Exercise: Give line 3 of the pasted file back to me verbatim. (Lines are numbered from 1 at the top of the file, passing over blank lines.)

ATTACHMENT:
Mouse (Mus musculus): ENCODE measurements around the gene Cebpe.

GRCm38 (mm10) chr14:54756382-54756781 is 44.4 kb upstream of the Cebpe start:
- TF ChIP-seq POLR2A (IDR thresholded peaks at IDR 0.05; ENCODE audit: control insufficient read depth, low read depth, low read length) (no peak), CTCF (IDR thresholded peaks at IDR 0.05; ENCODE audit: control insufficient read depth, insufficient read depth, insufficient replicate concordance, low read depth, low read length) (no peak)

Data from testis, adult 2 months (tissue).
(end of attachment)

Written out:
- TF ChIP-seq POLR2A (IDR thresholded peaks at IDR 0.05; ENCODE audit: control insufficient read depth, low read depth, low read length) (no peak), CTCF (IDR thresholded peaks at IDR 0.05; ENCODE audit: control insufficient read depth, insufficient read depth, insufficient replicate concordance, low read depth, low read length) (no peak)